Tuesday, June 15, 2010

Movie Review: Emir - The Grand Filipino Epic as a Musical

Royal ceremony for a prince.

There is much to celebrate in the musical “Emir” but it isn't quite the exhilirating cinema that we expected from director Chito Rono. The narrative sweeps like an epic and the production is grand, enough to impress . Yes, I am impressed! For once, there is a local film project that doesn’t scrape bottom like 80% of the Filipino film output. But is it a benchmark for an excellent film? Does it offer seamless story telling? Are the performances sincere and affecting? Hmm, close. But not quite!

The film chronicles the story of Amelia, played like second skin by newbie Frenchescka Farr. Amelia is a wide eyed dreamer who agonizes over the stark poverty of life in Ilocos. This is shown in a vignette of over-the-top musical scenes that involve a dreaded rat infestation at a night field of corn, as well as the desperate albeit hopeful goodbyes of migrating people. When wind blows off a bill of money, Amelia scampers off to fetch it – then the movie magically uproots her to the arid, exotic landscape of an emirate country. I was literally gasping as the Arabic architecture comes to the fore. Suddenly, you are rudely slapped with the realization of unease. We are transported to a foreign land. This isn’t an abode where you comfortably lie down your bed dreaming of dreams. This is the tortuous road to the better life. Or is it?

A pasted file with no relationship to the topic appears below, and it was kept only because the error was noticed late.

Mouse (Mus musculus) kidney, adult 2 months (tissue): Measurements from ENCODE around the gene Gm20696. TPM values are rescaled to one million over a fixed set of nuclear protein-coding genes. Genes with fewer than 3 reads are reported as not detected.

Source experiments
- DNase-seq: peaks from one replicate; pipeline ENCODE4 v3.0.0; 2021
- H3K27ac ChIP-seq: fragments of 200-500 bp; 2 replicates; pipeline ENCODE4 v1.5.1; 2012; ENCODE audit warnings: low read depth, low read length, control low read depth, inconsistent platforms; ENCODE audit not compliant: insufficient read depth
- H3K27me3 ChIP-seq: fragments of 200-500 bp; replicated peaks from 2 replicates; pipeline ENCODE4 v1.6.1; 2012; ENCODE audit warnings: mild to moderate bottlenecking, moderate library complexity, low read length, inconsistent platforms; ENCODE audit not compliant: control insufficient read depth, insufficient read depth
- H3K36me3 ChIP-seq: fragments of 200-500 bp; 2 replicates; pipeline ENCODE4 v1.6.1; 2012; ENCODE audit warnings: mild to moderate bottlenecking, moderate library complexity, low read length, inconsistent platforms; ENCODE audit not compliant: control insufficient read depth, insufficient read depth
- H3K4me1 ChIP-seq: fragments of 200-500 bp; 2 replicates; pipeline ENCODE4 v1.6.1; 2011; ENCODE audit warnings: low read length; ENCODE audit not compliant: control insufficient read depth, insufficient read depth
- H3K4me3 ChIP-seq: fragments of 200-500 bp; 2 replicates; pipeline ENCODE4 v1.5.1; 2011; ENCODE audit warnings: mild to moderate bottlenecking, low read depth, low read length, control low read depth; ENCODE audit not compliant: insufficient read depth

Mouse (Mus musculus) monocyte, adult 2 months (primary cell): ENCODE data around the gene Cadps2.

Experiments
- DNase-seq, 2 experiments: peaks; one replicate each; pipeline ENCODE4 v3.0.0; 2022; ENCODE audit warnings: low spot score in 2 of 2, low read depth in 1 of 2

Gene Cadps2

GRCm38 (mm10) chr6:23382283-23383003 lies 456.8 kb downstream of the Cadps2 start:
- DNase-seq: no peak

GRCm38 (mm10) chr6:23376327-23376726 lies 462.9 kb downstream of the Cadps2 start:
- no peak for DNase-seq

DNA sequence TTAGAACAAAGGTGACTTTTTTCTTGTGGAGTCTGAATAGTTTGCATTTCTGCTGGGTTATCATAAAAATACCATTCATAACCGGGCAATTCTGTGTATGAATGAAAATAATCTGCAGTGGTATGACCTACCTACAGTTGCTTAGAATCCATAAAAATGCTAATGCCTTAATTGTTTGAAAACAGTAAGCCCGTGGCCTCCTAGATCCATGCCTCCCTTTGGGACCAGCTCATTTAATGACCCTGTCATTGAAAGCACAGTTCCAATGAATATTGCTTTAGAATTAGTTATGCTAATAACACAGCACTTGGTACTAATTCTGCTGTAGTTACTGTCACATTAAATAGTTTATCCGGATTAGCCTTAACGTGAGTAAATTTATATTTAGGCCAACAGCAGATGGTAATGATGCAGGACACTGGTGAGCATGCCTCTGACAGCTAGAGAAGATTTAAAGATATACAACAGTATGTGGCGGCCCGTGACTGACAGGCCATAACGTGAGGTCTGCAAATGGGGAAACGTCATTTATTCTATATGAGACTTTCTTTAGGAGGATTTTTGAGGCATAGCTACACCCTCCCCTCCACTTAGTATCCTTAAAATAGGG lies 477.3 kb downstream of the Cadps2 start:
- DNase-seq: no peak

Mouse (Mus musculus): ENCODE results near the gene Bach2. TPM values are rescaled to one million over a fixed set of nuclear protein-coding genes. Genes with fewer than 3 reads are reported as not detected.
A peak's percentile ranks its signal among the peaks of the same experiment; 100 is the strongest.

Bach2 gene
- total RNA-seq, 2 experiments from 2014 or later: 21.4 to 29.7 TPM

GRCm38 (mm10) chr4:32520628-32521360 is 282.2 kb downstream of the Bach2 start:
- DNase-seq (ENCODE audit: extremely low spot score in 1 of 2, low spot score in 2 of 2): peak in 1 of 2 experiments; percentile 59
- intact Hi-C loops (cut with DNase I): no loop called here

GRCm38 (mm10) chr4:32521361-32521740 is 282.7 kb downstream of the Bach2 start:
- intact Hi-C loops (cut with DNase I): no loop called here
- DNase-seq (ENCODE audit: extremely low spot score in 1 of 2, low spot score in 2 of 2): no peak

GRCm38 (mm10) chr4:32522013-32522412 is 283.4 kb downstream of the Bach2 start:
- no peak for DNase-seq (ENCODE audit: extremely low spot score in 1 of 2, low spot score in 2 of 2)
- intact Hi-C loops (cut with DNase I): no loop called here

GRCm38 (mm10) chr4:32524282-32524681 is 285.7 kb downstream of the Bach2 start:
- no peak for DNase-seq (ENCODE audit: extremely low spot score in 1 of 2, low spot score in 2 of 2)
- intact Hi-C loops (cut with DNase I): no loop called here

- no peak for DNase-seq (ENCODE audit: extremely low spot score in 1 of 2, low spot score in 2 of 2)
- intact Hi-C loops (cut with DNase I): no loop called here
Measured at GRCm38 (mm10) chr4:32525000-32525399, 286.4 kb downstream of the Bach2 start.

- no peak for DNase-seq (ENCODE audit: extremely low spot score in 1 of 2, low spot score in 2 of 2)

Amelia finds herself working at a royal household. What makes life doubly hard is her company of catty co-workers. There is enough internal politicizing among the bevy of domestic helps to encourage flying off to Venus! But her sincerity, good heart and strength of character soon land her the prized position to be the newborn prince’s nanny. And we all know how this carries enough influence and power. The king's coddler is a king in waiting. However, our saintly heroine remains unassuming, soft spoken, and unfazed by her position in the hierarchy of things. But there is an impending trouble ahead – the threat of war! Will she find her rightful place in the sun?

Amiable Liesl Batucan (center) and overeager Melanie Dujunco (right).